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CHINA

China and Sweden sign deals during Wen visit

China and Sweden signed a slew of trade deals on Tuesday during Chinese Premier Wen Jiabao's visit to Sweden, including agreements with China-owned Swedish brand Volvo Cars and telecom giant Ericsson.

China and Sweden sign deals during Wen visit

Five bilateral trade deals were signed between the two countries, and six agreements with companies.

“We have signed agreements in the environmental technology, railway and road safety sectors,” Swedish Prime Minister Fredrik Reinfeldt told reporters.

Among the Swedish companies that clinched business deals were leading telecom equipment maker Ericsson, ballbearing manufacturer SKF, and engineering, mining equipment and tools company Sandvik, Swedish media reported.

Volvo Cars meanwhile announced a memorandum of understanding with the China Development Bank, but did not disclose a sum.

That agreement concerns China Development Bank’s possible financing of Volvo Car research and development programs in the area of efficient energy technology, as well as production facilities in China.

“I am very happy to announce the partnership with China Development Bank Corporation, as it will assist us in realising our ambitious growth plans for the Chinese market and enhance our ability to develop clean, efficient driveline technologies,” Volvo Car chief executive Stefan Jacoby said in a statement.

According to financial daily DI, the agreement will enable the Swedish brand to pursue its ambitious 75-billion-kronor (8.5-billion-euro, $11-billion) investment programme until 2015.

Chinese automaker Geely bought Volvo Cars from US carmaker Ford in 2010.

On Tuesday, Wen visited Volvo Cars’ main plant in Gothenburg on Sweden’s west coast, where he toured the factory and watched a crash test performed before travelling to the capital Stockholm later in the day.

Wen was accompanied by 10 ministers during his three-day visit, as well as

business leaders including Geely founder and chairman Li Shufu.

Following his bilateral talks with Reinfeldt, Wen also announced Chinese plans to enhance cooperation with the Scandinavian country in the field of sustainable development.

“The Chinese side is prepared to establish a special loan worth one billion euros ($1.3-billion) to support the businesses of the two sides to engage in scientific research and industrial cooperation and to promote the implementation of a number of priority projects,” Wen said.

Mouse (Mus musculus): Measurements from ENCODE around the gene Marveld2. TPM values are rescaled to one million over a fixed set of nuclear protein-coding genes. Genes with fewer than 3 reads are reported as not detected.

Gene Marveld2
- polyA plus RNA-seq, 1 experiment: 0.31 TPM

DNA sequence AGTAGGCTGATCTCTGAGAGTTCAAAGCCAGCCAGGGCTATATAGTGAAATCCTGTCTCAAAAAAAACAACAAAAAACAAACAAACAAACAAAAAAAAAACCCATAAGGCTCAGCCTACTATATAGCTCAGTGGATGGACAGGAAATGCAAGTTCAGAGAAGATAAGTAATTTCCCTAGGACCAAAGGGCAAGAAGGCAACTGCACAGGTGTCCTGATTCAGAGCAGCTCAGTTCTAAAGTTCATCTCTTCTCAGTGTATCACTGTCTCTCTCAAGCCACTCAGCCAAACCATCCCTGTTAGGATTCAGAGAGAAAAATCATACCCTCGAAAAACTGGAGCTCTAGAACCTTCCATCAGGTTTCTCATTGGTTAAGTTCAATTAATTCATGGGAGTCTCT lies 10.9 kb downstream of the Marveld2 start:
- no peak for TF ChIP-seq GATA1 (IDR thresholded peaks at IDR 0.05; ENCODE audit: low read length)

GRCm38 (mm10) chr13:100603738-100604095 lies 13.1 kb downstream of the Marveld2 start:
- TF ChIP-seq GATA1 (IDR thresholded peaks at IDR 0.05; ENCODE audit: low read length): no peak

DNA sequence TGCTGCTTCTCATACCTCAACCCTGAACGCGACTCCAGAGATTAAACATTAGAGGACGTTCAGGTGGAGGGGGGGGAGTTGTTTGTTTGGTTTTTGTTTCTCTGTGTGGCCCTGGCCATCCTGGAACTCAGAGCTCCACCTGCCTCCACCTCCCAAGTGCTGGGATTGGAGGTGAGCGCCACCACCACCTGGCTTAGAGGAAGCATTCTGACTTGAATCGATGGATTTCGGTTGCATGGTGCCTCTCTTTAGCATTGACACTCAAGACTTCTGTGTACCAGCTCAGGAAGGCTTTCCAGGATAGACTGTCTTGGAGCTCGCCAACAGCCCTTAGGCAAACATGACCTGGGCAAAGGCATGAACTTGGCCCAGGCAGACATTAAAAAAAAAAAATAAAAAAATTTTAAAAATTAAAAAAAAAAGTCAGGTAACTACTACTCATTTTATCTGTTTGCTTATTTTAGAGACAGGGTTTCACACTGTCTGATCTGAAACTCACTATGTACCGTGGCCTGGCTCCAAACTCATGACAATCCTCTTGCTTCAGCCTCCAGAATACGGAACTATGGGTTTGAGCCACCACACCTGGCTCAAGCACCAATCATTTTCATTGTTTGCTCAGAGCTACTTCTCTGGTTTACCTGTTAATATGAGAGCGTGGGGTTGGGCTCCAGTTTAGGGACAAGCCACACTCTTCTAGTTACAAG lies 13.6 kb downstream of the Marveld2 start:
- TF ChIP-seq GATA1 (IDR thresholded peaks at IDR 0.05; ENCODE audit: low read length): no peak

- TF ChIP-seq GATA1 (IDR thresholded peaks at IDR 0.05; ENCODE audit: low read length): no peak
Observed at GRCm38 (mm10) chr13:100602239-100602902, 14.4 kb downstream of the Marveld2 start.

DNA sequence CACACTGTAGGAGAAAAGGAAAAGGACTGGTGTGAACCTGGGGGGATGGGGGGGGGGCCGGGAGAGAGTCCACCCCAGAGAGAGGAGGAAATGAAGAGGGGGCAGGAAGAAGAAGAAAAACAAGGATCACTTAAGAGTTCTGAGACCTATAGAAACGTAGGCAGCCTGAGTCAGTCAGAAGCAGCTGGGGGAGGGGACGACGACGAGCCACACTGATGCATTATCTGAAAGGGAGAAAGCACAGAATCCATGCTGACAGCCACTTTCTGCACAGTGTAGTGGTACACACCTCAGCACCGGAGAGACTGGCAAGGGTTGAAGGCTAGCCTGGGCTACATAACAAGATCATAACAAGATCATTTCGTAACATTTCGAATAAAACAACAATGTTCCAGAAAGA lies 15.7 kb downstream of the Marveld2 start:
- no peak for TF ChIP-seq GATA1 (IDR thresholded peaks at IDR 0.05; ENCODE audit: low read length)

Reinfeldt meanwhile said he had raised the issue of climate change with

Wen, as well as the thorny subject of China’s human rights record.

“Even if our cooperation is extensive, there are areas where we disagree. Issues of democracy and respect for human rights are such areas,” he told reporters.

“At our meeting today I expressed concern for the treatment of human rights activists, the difficult situation in Tibet, limitations on freedom of information, not least on the Internet. I also raised the EU’s list of especially important cases,” Reinfeldt said.

Wen responded that “China respects and is committed to protecting human rights and will continue to make unrelenting efforts in this regard, in keeping with the Chinese constitution.”

On Wednesday, Wen was scheduled to meet Sweden’s speaker of parliament and address a Stockholm conference on sustainable development, before departing for Poland, the final leg of a four-nation European tour that has alreadytaken him to Iceland and Germany.

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SWEDEN AND UKRAINE

Ericsson suspends all Russia operations indefinitely

Swedish network equipment maker Ericsson said Monday that it was suspending all of its Russian operations over the war in Ukraine for the foreseeable future.

Ericsson suspends all Russia operations indefinitely

The telecom giant already announced in late February that it would stop all deliveries to Russia following Moscow’s February 24 invasion of Ukraine.

“In the light of recent events and of European Union sanctions, the company will now suspend its affected business with customers in Russia indefinitely,” Ericsson said in a statement.

The company added that it was “engaging with customers and partners regarding the indefinite suspension of the affected business.”

“The priority is to focus on the safety and well-being of Ericsson employees in Russia and they will be placed on paid leave,” it said.

READ ALSO: How has Sweden responded to Putin’s war in Ukraine so far?

Hundreds of Western firms ranging from Ikea to Coca-Cola, Goldman Sachs and McDonald’s have stopped operations in the country since the invasion, with French banking group Societe Generale announcing Monday it was selling its stake in Russia’s Rosbank.

Ericsson has around 600 employees in Russia, and is a “major supplier to the largest operator MTS and the fourth largest operator Tele2,” a company spokeswoman told AFP, adding that together with Ukraine, Russia accounts for less than two percent of revenue.

As a result, the equipment maker said it would record a provision for 900 million Swedish kronor ($95 million, 87 million euros) for the first quarter of 2022 for “impairment of assets and other exceptional costs,” though no staff redundancy costs were included.
Ericsson is due to publish its first quarter earnings on April 14.

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